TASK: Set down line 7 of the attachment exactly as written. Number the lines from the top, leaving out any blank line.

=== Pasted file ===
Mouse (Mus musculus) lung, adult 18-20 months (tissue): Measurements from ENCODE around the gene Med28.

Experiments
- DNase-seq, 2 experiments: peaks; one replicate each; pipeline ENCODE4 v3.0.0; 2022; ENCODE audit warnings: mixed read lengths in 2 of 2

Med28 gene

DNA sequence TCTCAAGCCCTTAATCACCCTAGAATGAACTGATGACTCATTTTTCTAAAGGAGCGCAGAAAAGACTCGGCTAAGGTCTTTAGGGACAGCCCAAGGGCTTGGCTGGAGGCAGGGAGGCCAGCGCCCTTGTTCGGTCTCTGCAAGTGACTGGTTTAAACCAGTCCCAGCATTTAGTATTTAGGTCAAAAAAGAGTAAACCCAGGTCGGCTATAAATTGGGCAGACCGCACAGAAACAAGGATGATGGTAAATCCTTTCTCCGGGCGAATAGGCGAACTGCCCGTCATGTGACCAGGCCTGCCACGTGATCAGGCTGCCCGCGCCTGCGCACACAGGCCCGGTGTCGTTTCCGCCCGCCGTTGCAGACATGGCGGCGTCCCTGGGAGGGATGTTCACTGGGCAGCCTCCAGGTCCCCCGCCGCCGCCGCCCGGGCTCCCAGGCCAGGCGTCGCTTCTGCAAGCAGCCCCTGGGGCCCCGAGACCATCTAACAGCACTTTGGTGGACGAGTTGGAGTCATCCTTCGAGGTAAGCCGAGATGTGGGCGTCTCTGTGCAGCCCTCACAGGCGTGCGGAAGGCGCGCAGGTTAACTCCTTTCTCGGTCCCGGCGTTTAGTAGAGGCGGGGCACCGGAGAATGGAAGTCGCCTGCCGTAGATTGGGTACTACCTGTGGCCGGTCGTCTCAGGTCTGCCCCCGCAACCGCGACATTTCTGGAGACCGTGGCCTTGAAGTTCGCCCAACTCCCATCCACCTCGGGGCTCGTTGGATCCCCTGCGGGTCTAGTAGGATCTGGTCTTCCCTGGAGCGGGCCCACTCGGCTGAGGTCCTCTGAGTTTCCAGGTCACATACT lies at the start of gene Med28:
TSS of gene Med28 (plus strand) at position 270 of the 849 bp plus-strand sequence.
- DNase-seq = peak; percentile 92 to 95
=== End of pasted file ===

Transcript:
- DNase-seq = peak; percentile 92 to 95